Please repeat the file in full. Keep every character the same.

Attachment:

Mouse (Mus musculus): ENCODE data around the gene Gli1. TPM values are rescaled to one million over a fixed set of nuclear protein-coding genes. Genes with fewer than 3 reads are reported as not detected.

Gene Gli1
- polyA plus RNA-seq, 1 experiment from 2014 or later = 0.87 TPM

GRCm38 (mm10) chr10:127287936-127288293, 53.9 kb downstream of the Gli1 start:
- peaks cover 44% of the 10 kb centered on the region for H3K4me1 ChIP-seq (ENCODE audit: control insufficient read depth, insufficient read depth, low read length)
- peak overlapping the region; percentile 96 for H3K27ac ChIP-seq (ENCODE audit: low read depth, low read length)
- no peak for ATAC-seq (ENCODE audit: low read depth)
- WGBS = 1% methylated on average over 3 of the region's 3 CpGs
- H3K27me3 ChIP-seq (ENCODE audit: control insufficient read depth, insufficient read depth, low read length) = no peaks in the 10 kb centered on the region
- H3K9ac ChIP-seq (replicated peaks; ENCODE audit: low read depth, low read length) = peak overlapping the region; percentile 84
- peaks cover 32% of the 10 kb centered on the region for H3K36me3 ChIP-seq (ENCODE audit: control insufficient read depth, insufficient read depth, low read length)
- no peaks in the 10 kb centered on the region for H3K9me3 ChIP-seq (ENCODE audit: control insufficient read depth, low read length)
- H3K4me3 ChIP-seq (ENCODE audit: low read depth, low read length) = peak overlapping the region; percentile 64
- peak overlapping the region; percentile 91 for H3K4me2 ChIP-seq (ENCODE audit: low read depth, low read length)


Mouse (Mus musculus): ENCODE data around the gene Gli1. TPM values are rescaled to one million over a fixed set of nuclear protein-coding genes. Genes with fewer than 3 reads are reported as not detected.

Gene Gli1
- polyA plus RNA-seq, 1 experiment from 2014 or later = 0.87 TPM

GRCm38 (mm10) chr10:127287936-127288293, 53.9 kb downstream of the Gli1 start:
- peaks cover 44% of the 10 kb centered on the region for H3K4me1 ChIP-seq (ENCODE audit: control insufficient read depth, insufficient read depth, low read length)
- peak overlapping the region; percentile 96 for H3K27ac ChIP-seq (ENCODE audit: low read depth, low read length)
- no peak for ATAC-seq (ENCODE audit: low read depth)
- WGBS = 1% methylated on average over 3 of the region's 3 CpGs
- H3K27me3 ChIP-seq (ENCODE audit: control insufficient read depth, insufficient read depth, low read length) = no peaks in the 10 kb centered on the region
- H3K9ac ChIP-seq (replicated peaks; ENCODE audit: low read depth, low read length) = peak overlapping the region; percentile 84
- peaks cover 32% of the 10 kb centered on the region for H3K36me3 ChIP-seq (ENCODE audit: control insufficient read depth, insufficient read depth, low read length)
- no peaks in the 10 kb centered on the region for H3K9me3 ChIP-seq (ENCODE audit: control insufficient read depth, low read length)
- H3K4me3 ChIP-seq (ENCODE audit: low read depth, low read length) = peak overlapping the region; percentile 64
- peak overlapping the region; percentile 91 for H3K4me2 ChIP-seq (ENCODE audit: low read depth, low read length)